A selection of digital work that gets the thumbs up from Flo…



Yeah, I know, my first reaction to this also was, I’d rather go to see the real thing, but then I zoomed into Botticelli’s Venus and found a little urchin sitting in one of the flowers falling from the sky. I doubt I would have been able to get that close IRL. This is a great experiment to add to the experience of seeing a masterpiece for real. Serious technology meets good old fashioned oil paint.


“It’s revolting. It’s violent it’s everything you love in a game.” Your mum hates Dead Space 2, comes along as a bit of a mix between Whopper Virgins and a “Have you been goatse-d?” memes, but I love the simplicity of this and how the inevitable in game footage has actually got a point for once. “Why would they even make something like this?” Genius.



Now this is brilliant. A web/mobile app that strips out all online clutter and presents copy in a beautiful, flexible and very readable way. You know, a bit like a book, but totally on screen. Save it away and read at your leisure. Also gets a big tick from the forest.



Purely because the stuff posted here is the freshest, weirdest, craziest shit you will see and it is also a beautiful alternative to the piss ugly twitpic or yfrog or whatever you are using to post pics on Twitter. Once signed up you can make mlkshk your default twitter pic upload tool. Join the queue. Izzz nizzze.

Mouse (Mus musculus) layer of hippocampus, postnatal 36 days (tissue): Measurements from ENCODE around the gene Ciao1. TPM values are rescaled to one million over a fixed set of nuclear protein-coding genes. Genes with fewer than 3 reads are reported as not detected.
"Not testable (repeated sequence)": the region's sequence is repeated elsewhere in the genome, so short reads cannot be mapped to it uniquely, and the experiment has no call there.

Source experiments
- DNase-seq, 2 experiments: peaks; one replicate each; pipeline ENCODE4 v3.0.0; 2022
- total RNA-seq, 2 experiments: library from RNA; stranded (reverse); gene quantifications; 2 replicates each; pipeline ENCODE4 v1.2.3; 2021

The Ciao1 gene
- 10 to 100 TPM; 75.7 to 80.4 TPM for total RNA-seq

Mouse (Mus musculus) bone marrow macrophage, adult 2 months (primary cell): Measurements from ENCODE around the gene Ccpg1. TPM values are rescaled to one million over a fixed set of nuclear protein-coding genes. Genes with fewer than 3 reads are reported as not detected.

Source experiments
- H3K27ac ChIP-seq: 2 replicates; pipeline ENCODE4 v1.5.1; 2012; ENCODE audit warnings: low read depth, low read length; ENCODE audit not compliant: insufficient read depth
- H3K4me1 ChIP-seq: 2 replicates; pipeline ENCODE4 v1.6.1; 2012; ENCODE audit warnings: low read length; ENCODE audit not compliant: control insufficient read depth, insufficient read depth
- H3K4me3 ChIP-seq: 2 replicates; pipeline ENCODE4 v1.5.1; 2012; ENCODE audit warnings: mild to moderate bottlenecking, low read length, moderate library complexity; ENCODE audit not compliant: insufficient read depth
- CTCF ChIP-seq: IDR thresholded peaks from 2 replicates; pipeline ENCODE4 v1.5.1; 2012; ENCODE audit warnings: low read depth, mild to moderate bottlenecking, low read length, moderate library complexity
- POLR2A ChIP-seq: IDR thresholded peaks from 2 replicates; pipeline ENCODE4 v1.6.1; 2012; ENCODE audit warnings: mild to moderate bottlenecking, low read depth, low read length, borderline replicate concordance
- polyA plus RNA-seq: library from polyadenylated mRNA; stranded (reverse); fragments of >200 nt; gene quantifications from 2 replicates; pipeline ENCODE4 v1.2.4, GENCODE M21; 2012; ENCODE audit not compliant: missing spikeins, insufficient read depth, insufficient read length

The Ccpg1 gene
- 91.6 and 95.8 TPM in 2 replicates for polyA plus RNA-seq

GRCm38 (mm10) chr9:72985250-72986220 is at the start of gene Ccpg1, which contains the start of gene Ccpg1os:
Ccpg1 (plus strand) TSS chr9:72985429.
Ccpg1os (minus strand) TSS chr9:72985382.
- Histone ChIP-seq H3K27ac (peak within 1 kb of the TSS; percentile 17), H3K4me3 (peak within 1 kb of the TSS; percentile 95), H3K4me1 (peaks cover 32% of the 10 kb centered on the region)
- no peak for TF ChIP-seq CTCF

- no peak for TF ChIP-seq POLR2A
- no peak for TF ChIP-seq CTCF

Command P, can you print this for me please? Hang on I just need to quickly print this out. No you’re not, because with this you can’t. The WWF have developed a file format that you can’t print out. It turns documents into unprintable PDFs: WWFs Incredibly simple. Amazing. Say goodbye to those piles of paper cluttering the tables and chairs around your office printer that somehow always materialise. This is inspired. Do I need to go on?



When you stop looking at a site for it’s cool interactive features, but get lost in a story instead, you know that something is good, really, really good. This is such a site…thing, what is it actually? Not sure. But that’s my point it doesn’t matter, because the content on here is so brilliant. On top of that the interactive features are incredibly well thought through and at the same time kept simple enough to not get in the way of the storytelling. A great initiative by BMW to look into the future of mobility. And to quote Faris Jacob “It has Buzz Aldrin in it. He’s completely awesome.” Couldn’t agree more.



A lot of people hated this site when it first hit their browsers. Mainly because it didn’t really work at first. When the UK police opened up their crime database’s API so many people typed in their postcode into the search box that the site totally crashed. Some of the results are not entirely accurate, so am told, but I applaud the spirit of this effort. I like what it represents. Openness.



I watched a piece of footage the other day of Jimi Hendrix performing Foxy Lady to a small audience, I think it was in Hawaii, can’t remember. I had never seen this before and I couldn’t quite work out what it was that made the footage so powerful. Only after stumbling across this project it dawned on me: it’s the absence of type and festival advertising what makes the clip so watchable (Jimi’s beautiful performance aside of course). Now imagine Times Square without any ads. Boom!!